Is a slaughterhouse for horses coming to Missouri? Is this the right way to treat horses? KOMU 8 News explores the emotional and economic impact in special reports Thursday on KOMU 8 News at Six and Ten.
Washington - Sen. Mary Landrieu, D-La., brought some celebrity power to the Capitol Wednesday to build support for her legislation that would prohibit inhumane killing of American horses for food. Actress Bo Derek, best known for the 1979 romantic comedy,”10,” and speaking for the Animal Welfare Institute, pushed for passage of the bill. So did Amy Nelson, singer Willie Nelson’s daughter, and Raelyn Nelson, his granddaughter, saying they were speaking on Nelson’s behalf and his love for horses.
Landrieu’s American Horse Slaughter Prevention Act would also stop the transport of horses across the border to Canada and Mexico for slaughter.
“We must continue to open people’s eyes about this appalling practice that is so often hidden from the public,” Derek said at a news conference, surrounded by Landrieu, other lawmakers and citizen lobbyists.
In November 2011, Congress opted not to renew a ban on funding federal inspectors at horse slaughter plants in the United States and Landrieu and other lawmakers opposed to the practice worry it will spur a return to what they say is brutal treatment of horses.
“There are viable, affordable alternatives to slaughter,” Landrieu said. “When a horse is old, sick, or can no longer be productive, its owner should provide humane euthanasia.
“Ninety percent of all horses that die each year are humanely euthanized and/or safely disposed of – this additional 10 percent is not a burden,” Landrieu said. “Horse owners will buy some of these horses and horse rescue organizations will take others. Brutal slaughter is not an appropriate alternative.”
Amy Nelson and Raelyn Nelson issued a statement on behalf of Willie Nelson “We ride horses in America, we don’t eat them. Slaughter is not humane euthanasia. It is not a responsible end of life option for any horse.”
Also speaking was Lorenzo Borghese from ABC’s “The Bachelor.”
“There may be no more special relationship than the one we have with horses,” Borghese said. “The love and loyalty horses have shown people shows no bounds – they have won wars for us, carried us west and built this great country, and have served as companions for our children and our disabled.”
by Jordon Blum of The Advocate Washington bureau
Landrieu has repeatedly pushed for a ban on slaughtering the animals for meat that is exported mostly to Europe and Asia. She is upping her efforts now that applications are in the works to open the nation’s first horse slaughterhouses since 2007.
“There’s no humane way to slaughter a horse,” Landrieu said. “Most horses going to slaughter are not old and they’re not sick.”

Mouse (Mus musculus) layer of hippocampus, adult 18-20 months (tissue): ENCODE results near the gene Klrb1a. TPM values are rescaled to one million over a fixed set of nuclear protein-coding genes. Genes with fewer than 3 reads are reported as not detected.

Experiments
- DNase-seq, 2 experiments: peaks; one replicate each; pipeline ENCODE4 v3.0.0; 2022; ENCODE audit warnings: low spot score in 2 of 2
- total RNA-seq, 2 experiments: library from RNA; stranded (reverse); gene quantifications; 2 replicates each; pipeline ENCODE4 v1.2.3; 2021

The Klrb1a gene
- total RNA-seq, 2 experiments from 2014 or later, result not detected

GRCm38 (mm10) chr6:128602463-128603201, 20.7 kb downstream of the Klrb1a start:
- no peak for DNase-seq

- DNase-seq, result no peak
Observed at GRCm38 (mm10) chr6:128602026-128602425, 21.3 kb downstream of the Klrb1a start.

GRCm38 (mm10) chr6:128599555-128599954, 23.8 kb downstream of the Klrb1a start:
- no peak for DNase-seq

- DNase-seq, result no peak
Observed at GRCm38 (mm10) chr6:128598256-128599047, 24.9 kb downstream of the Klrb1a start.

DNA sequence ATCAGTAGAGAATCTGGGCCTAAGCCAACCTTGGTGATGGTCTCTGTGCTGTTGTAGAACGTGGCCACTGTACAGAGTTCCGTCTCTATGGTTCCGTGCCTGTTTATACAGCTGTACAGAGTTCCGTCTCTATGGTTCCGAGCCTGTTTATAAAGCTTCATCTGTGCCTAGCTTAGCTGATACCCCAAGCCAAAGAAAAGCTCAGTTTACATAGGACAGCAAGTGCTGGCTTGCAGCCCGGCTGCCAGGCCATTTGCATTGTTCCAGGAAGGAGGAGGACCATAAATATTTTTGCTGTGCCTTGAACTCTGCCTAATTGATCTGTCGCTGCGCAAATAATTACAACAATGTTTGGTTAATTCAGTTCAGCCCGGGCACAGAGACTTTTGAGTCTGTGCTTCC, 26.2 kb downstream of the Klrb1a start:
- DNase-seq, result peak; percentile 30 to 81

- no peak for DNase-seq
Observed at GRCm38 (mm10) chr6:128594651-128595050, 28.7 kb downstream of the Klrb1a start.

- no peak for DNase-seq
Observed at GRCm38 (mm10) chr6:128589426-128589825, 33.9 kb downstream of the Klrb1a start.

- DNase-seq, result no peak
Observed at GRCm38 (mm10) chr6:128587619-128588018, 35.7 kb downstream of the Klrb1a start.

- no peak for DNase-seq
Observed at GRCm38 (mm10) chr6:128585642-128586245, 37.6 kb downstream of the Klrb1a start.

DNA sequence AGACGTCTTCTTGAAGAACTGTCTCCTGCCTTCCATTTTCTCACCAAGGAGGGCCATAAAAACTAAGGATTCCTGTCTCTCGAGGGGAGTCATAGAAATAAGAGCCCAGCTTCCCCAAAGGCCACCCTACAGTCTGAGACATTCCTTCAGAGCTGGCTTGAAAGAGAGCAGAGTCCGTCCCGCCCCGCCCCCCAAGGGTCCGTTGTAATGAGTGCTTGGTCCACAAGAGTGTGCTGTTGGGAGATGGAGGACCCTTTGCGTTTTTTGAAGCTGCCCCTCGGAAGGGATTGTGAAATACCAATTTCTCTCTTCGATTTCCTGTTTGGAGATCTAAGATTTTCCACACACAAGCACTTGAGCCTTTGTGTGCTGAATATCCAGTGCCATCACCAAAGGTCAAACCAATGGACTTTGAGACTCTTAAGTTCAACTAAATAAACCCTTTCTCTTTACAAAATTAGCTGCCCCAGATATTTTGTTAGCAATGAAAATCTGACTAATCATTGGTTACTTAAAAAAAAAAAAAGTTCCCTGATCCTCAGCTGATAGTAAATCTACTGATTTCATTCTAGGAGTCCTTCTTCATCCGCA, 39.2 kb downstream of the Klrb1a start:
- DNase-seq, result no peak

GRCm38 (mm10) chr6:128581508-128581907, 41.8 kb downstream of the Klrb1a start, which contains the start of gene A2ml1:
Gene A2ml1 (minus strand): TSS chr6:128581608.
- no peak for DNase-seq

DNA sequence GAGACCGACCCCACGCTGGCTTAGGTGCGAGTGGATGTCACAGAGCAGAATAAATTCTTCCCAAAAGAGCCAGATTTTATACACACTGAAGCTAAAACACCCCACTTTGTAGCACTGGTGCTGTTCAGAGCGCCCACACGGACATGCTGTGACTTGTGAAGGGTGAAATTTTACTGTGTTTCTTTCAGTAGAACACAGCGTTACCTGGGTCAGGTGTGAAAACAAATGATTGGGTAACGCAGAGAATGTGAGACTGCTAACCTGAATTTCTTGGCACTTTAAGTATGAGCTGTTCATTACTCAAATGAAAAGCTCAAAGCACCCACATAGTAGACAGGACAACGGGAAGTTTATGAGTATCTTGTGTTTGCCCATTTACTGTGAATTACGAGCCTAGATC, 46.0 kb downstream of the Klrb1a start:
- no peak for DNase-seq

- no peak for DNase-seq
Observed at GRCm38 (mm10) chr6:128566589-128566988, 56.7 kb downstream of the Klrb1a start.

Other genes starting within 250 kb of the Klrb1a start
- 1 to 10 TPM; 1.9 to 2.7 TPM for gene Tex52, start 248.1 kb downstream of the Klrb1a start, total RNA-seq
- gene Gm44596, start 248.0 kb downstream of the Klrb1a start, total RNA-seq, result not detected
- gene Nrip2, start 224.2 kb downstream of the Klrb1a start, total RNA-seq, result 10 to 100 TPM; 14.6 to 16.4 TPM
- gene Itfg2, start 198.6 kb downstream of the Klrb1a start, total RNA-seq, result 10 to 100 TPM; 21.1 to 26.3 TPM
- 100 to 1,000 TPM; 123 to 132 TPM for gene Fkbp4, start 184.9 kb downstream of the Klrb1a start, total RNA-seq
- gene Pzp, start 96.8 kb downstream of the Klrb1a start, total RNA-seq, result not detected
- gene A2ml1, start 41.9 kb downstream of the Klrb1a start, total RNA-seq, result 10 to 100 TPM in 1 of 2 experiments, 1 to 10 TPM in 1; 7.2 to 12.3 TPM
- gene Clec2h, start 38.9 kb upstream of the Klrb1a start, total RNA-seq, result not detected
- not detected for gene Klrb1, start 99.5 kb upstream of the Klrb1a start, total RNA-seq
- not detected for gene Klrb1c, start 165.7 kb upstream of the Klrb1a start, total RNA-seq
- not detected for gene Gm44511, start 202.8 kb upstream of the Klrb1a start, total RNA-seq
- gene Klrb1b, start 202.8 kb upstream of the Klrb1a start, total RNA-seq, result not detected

Expressing a lifelong love of horse riding like her daughter, Mary Shannon Snellings, who was present, Landrieu said she was “horrified” to learn in the past that horse slaughterhouses existed in the U.S.
But now, horses are exported under allegedly poor conditions to Mexico and Canada for slaughter and efforts are under way to open slaughterhouses domestically. About 100,000 horses are estimated to be exported for slaughter a year.
In November, Congress failed to renew a five-year ban on funding federal inspectors at horse slaughter plants in the United States, opening the door for a return of horse slaughter to American soil.
Landrieu’s American Horse Slaughter Prevention Act would prohibit the killing of American horses for human consumption in the U.S. and stop the transport of horses across the border to Canada and Mexico for slaughter.
Actress and anti-slaughter activist Bo Derek said it is “truly obscene” that she is still fighting after 10 years for a ban on the slaughter of animals that provide so much “companionship.”
Landrieu also received bipartisan support Wednesday from Republicans such as Sen. Scott Brown, R-Mass., and Rep. Ed Whitfield, R-Ky.
Landrieu said the lobbying of the horse industry has prevented Senate and House floor votes on her legislation thus far.
Dave Duquette, president of the pro-slaughter group United Horsemen, said the lack of horse slaughterhouses in the U.S. only leads to a poor market for the value of horses, which forces financially struggling horse owners to abandon their animals or keep them under poor conditions.
“We don’t advocate that everyone needs to slaughter their horse,” Duquette said. “But the option needs to be there.”
Duquette, who said he regularly receives death threats, said there are currently plans for horse slaughterhouses in Missouri, New Mexico, Oklahoma, Nebraska, Iowa, Oregon and Washington.
“There’s a lot of efforts going on, and I think it’s probably going to happen in the near future,” he said.
A 2011 Government Accountability Office report advised either an outright ban on horse slaughtering or to legalize it, in order to stop the negative side effects of current practices, such as increased horse abandonment, the poor condition of horses exported to be slaughtered elsewhere and the overall decline in the price of horses.
Duquette, a self-described horse trainer, contended it is hypocritical for people to argue that horses must be treated differently when they go home and eat the meat from cows and pigs that were slaughtered.
“What makes them different? They’re not really,” he said. “That argument is emotional, not reality.”
“That argument is ridiculous on its face,” Landrieu said. “Cows are raised for slaughter.”
“We don’t eat our dogs and our horses,” she added.